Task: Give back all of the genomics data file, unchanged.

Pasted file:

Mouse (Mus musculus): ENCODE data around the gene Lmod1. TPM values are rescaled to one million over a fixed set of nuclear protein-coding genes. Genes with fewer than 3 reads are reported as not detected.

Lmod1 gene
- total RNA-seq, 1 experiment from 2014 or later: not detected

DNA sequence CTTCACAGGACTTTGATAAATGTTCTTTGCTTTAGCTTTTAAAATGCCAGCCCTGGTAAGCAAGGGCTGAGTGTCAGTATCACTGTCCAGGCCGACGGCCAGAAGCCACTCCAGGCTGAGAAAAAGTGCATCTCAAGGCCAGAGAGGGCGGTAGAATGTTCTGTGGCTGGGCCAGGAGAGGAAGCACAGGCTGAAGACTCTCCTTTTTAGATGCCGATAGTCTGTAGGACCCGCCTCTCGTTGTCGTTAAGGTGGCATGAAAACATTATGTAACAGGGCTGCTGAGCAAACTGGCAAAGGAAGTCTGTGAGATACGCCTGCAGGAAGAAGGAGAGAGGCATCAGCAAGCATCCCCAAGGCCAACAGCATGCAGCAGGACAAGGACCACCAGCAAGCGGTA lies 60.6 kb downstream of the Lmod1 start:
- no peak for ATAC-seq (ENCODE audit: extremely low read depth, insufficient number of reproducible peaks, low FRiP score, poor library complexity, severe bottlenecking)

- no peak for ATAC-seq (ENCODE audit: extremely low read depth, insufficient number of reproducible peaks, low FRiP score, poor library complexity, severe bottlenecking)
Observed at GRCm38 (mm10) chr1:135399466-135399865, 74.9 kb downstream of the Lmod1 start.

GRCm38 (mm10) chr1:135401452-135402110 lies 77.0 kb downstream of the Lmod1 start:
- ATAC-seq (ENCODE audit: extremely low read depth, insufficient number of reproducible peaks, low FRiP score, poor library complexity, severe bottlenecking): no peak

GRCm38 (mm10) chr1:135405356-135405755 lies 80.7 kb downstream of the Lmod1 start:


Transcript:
Mouse (Mus musculus): ENCODE data around the gene Lmod1. TPM values are rescaled to one million over a fixed set of nuclear protein-coding genes. Genes with fewer than 3 reads are reported as not detected.

Lmod1 gene
- total RNA-seq, 1 experiment from 2014 or later: not detected

DNA sequence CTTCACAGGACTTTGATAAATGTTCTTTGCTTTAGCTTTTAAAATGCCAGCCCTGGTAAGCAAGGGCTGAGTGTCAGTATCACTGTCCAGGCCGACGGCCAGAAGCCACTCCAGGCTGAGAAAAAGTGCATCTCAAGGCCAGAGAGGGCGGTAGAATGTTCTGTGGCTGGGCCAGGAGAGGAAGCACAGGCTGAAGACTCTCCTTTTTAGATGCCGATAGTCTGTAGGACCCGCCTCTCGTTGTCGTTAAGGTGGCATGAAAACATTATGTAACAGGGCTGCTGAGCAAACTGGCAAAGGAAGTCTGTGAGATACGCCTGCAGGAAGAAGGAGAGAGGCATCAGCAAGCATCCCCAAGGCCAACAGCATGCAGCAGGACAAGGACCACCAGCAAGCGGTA lies 60.6 kb downstream of the Lmod1 start:
- no peak for ATAC-seq (ENCODE audit: extremely low read depth, insufficient number of reproducible peaks, low FRiP score, poor library complexity, severe bottlenecking)

- no peak for ATAC-seq (ENCODE audit: extremely low read depth, insufficient number of reproducible peaks, low FRiP score, poor library complexity, severe bottlenecking)
Observed at GRCm38 (mm10) chr1:135399466-135399865, 74.9 kb downstream of the Lmod1 start.

GRCm38 (mm10) chr1:135401452-135402110 lies 77.0 kb downstream of the Lmod1 start:
- ATAC-seq (ENCODE audit: extremely low read depth, insufficient number of reproducible peaks, low FRiP score, poor library complexity, severe bottlenecking): no peak

GRCm38 (mm10) chr1:135405356-135405755 lies 80.7 kb downstream of the Lmod1 start: